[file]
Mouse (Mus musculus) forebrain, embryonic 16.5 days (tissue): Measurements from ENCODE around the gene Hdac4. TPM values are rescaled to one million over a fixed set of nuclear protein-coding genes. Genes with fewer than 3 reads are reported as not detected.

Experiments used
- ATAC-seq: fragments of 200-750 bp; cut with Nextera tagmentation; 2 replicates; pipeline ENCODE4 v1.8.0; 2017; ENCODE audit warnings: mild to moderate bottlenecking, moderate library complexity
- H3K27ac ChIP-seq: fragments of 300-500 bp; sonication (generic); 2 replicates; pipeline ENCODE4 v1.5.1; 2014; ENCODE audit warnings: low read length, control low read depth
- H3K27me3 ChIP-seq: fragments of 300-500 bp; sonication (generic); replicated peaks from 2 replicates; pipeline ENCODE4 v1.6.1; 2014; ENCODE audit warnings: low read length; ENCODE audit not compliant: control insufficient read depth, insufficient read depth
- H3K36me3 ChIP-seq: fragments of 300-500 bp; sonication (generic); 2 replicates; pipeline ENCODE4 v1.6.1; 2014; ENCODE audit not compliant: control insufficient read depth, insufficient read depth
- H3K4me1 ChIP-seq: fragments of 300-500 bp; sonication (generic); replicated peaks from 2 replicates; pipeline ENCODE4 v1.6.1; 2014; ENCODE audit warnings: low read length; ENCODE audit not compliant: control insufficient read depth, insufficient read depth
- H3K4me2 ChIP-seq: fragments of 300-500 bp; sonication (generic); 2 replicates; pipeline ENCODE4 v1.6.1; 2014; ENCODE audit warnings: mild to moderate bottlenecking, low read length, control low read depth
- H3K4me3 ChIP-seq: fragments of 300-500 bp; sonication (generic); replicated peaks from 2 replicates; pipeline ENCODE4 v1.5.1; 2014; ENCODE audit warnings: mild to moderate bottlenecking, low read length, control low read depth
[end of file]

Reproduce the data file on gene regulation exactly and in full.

Mouse (Mus musculus) forebrain, embryonic 16.5 days (tissue): Measurements from ENCODE around the gene Hdac4. TPM values are rescaled to one million over a fixed set of nuclear protein-coding genes. Genes with fewer than 3 reads are reported as not detected.

Experiments used
- ATAC-seq: fragments of 200-750 bp; cut with Nextera tagmentation; 2 replicates; pipeline ENCODE4 v1.8.0; 2017; ENCODE audit warnings: mild to moderate bottlenecking, moderate library complexity
- H3K27ac ChIP-seq: fragments of 300-500 bp; sonication (generic); 2 replicates; pipeline ENCODE4 v1.5.1; 2014; ENCODE audit warnings: low read length, control low read depth
- H3K27me3 ChIP-seq: fragments of 300-500 bp; sonication (generic); replicated peaks from 2 replicates; pipeline ENCODE4 v1.6.1; 2014; ENCODE audit warnings: low read length; ENCODE audit not compliant: control insufficient read depth, insufficient read depth
- H3K36me3 ChIP-seq: fragments of 300-500 bp; sonication (generic); 2 replicates; pipeline ENCODE4 v1.6.1; 2014; ENCODE audit not compliant: control insufficient read depth, insufficient read depth
- H3K4me1 ChIP-seq: fragments of 300-500 bp; sonication (generic); replicated peaks from 2 replicates; pipeline ENCODE4 v1.6.1; 2014; ENCODE audit warnings: low read length; ENCODE audit not compliant: control insufficient read depth, insufficient read depth
- H3K4me2 ChIP-seq: fragments of 300-500 bp; sonication (generic); 2 replicates; pipeline ENCODE4 v1.6.1; 2014; ENCODE audit warnings: mild to moderate bottlenecking, low read length, control low read depth
- H3K4me3 ChIP-seq: fragments of 300-500 bp; sonication (generic); replicated peaks from 2 replicates; pipeline ENCODE4 v1.5.1; 2014; ENCODE audit warnings: mild to moderate bottlenecking, low read length, control low read depth